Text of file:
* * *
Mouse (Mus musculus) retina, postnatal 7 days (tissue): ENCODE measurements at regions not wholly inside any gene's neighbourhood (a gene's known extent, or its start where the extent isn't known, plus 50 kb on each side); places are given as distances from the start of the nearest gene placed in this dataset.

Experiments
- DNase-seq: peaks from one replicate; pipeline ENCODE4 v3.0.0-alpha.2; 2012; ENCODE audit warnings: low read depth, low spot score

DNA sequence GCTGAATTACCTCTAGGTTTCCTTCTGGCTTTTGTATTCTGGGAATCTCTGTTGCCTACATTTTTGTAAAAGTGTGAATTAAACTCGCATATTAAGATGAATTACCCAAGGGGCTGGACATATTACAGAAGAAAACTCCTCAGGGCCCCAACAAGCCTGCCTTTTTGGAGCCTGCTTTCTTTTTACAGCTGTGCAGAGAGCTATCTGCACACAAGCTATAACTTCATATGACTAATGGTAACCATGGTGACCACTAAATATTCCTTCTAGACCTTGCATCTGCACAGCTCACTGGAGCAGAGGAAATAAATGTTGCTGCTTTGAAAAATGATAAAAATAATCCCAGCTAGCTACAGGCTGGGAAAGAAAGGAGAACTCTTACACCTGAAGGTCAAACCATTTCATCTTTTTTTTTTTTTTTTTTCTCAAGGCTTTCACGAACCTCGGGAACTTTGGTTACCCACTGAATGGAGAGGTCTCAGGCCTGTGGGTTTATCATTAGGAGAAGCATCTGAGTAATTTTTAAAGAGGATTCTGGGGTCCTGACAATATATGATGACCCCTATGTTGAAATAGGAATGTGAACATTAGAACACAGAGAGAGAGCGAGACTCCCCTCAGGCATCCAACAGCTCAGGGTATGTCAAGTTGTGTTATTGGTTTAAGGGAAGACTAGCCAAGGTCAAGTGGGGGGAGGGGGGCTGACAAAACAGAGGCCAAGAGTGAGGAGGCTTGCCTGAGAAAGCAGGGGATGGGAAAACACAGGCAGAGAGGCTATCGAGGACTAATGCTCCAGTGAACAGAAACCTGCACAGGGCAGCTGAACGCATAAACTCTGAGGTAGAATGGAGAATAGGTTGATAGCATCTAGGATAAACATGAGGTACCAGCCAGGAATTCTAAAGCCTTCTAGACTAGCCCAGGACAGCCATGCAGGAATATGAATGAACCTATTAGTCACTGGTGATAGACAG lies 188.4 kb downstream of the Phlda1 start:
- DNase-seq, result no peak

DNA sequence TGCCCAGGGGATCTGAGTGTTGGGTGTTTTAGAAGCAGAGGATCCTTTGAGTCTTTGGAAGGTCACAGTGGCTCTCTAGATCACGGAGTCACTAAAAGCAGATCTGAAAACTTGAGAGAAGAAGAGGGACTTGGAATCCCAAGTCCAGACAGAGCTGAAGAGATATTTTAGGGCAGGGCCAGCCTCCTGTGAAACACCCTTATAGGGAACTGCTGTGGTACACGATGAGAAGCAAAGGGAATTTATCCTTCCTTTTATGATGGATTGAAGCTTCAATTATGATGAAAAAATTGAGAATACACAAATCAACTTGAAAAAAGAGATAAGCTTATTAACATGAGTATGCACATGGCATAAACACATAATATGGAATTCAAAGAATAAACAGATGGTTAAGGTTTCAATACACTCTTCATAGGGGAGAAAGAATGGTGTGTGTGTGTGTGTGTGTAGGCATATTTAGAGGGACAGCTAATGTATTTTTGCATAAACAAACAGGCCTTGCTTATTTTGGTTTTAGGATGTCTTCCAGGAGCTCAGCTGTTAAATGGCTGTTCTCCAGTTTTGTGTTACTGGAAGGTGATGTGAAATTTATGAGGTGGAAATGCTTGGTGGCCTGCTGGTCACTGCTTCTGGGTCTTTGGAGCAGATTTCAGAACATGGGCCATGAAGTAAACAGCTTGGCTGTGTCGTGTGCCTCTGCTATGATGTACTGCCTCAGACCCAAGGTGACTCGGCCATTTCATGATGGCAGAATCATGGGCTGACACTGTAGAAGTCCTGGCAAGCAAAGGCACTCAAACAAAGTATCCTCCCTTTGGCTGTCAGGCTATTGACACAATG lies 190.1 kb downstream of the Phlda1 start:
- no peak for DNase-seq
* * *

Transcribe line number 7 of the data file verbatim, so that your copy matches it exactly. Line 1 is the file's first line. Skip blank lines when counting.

- no peak for DNase-seq